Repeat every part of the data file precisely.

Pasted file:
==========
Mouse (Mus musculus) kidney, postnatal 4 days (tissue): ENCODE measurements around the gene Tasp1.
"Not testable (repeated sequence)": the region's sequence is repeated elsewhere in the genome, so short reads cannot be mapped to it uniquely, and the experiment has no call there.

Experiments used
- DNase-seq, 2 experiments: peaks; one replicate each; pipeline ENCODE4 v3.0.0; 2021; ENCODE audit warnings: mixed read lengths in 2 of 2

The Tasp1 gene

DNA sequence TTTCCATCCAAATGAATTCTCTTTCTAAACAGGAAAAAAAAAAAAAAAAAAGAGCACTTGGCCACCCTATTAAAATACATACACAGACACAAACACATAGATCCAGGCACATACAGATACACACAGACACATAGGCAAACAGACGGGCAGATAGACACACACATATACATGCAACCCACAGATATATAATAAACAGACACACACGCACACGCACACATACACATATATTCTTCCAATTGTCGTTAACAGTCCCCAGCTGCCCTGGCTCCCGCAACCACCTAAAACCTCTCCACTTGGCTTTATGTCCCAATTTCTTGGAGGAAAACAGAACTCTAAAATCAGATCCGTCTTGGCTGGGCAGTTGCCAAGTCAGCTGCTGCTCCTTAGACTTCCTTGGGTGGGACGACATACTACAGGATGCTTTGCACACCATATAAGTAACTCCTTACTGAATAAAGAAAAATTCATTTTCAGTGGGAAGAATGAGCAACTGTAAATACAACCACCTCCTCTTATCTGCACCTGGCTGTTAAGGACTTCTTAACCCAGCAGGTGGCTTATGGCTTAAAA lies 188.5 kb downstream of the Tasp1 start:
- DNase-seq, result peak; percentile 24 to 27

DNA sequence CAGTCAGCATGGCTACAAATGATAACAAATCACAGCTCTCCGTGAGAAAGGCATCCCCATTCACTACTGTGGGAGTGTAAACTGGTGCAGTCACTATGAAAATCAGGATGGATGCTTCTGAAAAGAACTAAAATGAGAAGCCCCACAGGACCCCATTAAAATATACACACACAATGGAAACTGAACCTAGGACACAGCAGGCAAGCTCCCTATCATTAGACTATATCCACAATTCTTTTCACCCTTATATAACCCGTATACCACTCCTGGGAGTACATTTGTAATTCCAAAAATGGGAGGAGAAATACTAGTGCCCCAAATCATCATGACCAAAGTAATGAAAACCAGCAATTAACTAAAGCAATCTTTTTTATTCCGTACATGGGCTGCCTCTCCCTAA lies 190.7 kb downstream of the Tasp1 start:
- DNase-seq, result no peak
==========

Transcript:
Mouse (Mus musculus) kidney, postnatal 4 days (tissue): ENCODE measurements around the gene Tasp1.
"Not testable (repeated sequence)": the region's sequence is repeated elsewhere in the genome, so short reads cannot be mapped to it uniquely, and the experiment has no call there.

Experiments used
- DNase-seq, 2 experiments: peaks; one replicate each; pipeline ENCODE4 v3.0.0; 2021; ENCODE audit warnings: mixed read lengths in 2 of 2

The Tasp1 gene

DNA sequence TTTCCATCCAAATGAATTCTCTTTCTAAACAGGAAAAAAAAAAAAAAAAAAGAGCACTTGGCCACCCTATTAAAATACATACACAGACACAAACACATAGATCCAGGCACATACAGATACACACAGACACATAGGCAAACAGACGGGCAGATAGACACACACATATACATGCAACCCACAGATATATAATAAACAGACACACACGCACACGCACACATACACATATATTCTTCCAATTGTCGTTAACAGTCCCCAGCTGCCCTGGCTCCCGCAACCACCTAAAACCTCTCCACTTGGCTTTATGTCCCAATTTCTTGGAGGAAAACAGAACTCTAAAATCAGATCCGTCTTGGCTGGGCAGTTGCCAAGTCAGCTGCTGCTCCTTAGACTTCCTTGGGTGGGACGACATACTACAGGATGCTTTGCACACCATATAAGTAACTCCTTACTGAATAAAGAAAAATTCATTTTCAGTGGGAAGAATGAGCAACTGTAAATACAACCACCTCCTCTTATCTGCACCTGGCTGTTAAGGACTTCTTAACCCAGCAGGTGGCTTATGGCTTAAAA lies 188.5 kb downstream of the Tasp1 start:
- DNase-seq, result peak; percentile 24 to 27

DNA sequence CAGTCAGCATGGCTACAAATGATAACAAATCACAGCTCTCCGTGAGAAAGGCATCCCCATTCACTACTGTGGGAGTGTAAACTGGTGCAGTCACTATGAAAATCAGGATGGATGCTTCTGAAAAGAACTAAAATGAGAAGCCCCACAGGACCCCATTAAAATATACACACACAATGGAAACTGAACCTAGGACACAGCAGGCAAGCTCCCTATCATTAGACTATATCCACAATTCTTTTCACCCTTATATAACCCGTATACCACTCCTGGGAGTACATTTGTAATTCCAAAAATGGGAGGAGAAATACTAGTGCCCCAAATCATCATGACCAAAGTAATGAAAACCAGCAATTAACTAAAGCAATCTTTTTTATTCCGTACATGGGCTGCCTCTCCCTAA lies 190.7 kb downstream of the Tasp1 start:
- DNase-seq, result no peak